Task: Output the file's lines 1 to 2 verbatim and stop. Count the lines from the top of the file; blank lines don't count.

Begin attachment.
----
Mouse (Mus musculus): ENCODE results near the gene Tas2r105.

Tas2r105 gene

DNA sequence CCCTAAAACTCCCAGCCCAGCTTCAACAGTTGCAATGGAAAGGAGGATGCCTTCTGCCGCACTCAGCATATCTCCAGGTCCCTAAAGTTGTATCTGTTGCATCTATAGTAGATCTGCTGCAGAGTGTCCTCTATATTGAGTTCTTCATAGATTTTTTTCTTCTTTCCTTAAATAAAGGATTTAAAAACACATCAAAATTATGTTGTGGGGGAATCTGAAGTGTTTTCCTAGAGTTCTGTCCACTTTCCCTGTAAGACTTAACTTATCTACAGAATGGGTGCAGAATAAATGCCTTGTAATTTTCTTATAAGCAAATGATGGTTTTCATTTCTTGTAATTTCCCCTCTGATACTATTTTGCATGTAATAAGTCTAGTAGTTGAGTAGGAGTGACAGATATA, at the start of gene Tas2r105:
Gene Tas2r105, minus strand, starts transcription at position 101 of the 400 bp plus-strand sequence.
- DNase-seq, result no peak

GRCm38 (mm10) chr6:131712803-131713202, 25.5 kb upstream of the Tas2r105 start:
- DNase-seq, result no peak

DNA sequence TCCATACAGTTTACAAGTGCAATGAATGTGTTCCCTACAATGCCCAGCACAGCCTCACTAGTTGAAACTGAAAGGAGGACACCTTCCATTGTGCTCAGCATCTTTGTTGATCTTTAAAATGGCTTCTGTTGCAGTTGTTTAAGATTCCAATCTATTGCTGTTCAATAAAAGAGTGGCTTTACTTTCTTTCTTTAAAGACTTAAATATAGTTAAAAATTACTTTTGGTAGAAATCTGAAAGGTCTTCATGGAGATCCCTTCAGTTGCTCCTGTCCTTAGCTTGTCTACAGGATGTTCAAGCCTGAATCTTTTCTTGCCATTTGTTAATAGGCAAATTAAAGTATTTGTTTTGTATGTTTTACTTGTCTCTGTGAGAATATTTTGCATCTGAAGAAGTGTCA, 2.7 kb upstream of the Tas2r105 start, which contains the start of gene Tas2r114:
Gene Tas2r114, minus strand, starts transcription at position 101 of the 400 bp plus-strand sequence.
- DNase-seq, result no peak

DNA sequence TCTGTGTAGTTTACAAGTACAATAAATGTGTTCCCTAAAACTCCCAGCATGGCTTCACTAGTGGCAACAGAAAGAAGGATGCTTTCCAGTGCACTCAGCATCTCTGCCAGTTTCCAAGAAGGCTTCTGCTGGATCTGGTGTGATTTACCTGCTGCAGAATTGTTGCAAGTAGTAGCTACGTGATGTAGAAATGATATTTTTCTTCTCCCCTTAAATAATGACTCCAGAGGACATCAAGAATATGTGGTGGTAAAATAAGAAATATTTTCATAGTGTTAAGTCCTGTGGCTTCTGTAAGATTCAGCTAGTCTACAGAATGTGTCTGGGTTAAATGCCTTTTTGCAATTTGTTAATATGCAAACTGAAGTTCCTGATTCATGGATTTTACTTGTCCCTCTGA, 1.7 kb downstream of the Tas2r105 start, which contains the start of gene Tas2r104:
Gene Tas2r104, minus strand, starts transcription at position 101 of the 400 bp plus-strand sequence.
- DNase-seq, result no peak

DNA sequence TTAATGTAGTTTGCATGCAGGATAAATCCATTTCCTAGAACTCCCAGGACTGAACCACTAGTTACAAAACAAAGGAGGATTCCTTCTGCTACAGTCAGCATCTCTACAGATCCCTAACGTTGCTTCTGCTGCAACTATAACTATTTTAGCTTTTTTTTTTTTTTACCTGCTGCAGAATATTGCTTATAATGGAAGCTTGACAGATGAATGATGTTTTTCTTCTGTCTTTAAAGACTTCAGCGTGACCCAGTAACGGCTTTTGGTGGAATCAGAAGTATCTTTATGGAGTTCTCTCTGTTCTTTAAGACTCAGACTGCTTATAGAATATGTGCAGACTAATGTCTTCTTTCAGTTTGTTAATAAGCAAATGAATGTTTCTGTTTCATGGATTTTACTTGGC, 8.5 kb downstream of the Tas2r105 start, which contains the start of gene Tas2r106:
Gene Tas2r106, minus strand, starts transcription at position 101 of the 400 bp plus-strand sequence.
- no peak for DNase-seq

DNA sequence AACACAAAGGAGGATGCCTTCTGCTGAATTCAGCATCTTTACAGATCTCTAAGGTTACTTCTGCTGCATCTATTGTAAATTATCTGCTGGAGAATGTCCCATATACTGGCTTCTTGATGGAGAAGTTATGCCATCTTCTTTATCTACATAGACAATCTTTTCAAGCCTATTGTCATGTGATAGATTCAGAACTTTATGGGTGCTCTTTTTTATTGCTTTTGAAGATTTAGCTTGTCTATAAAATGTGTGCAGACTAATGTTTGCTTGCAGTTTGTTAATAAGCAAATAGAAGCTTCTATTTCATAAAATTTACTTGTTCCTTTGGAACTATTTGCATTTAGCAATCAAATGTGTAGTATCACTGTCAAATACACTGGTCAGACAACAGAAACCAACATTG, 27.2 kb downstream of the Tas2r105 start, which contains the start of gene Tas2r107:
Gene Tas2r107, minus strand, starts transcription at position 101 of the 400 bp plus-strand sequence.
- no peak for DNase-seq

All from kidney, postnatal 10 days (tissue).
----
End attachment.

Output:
Mouse (Mus musculus): ENCODE results near the gene Tas2r105.

Tas2r105 gene